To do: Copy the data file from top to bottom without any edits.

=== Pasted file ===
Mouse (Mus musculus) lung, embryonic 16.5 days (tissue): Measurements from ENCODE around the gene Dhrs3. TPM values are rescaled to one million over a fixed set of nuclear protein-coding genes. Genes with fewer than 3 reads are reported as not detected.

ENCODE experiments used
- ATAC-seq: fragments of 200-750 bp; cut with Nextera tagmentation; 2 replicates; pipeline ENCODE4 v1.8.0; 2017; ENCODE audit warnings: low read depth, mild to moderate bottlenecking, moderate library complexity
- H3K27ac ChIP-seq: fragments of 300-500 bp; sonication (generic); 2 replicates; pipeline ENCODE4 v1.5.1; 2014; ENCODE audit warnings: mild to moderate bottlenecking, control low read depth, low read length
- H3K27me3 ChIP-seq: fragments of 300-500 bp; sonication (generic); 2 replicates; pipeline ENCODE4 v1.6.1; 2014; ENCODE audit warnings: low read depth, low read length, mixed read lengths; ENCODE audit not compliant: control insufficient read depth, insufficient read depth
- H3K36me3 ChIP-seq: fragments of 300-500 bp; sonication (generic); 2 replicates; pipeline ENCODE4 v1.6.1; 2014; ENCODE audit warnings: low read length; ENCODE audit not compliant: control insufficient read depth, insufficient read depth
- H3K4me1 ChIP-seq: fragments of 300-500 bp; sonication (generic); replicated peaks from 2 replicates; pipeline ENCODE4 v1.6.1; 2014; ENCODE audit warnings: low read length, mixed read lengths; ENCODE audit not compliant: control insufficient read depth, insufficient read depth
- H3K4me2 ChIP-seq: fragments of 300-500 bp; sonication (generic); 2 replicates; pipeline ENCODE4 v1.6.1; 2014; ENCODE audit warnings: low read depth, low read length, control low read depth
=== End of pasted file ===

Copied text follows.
Mouse (Mus musculus) lung, embryonic 16.5 days (tissue): Measurements from ENCODE around the gene Dhrs3. TPM values are rescaled to one million over a fixed set of nuclear protein-coding genes. Genes with fewer than 3 reads are reported as not detected.

ENCODE experiments used
- ATAC-seq: fragments of 200-750 bp; cut with Nextera tagmentation; 2 replicates; pipeline ENCODE4 v1.8.0; 2017; ENCODE audit warnings: low read depth, mild to moderate bottlenecking, moderate library complexity
- H3K27ac ChIP-seq: fragments of 300-500 bp; sonication (generic); 2 replicates; pipeline ENCODE4 v1.5.1; 2014; ENCODE audit warnings: mild to moderate bottlenecking, control low read depth, low read length
- H3K27me3 ChIP-seq: fragments of 300-500 bp; sonication (generic); 2 replicates; pipeline ENCODE4 v1.6.1; 2014; ENCODE audit warnings: low read depth, low read length, mixed read lengths; ENCODE audit not compliant: control insufficient read depth, insufficient read depth
- H3K36me3 ChIP-seq: fragments of 300-500 bp; sonication (generic); 2 replicates; pipeline ENCODE4 v1.6.1; 2014; ENCODE audit warnings: low read length; ENCODE audit not compliant: control insufficient read depth, insufficient read depth
- H3K4me1 ChIP-seq: fragments of 300-500 bp; sonication (generic); replicated peaks from 2 replicates; pipeline ENCODE4 v1.6.1; 2014; ENCODE audit warnings: low read length, mixed read lengths; ENCODE audit not compliant: control insufficient read depth, insufficient read depth
- H3K4me2 ChIP-seq: fragments of 300-500 bp; sonication (generic); 2 replicates; pipeline ENCODE4 v1.6.1; 2014; ENCODE audit warnings: low read depth, low read length, control low read depth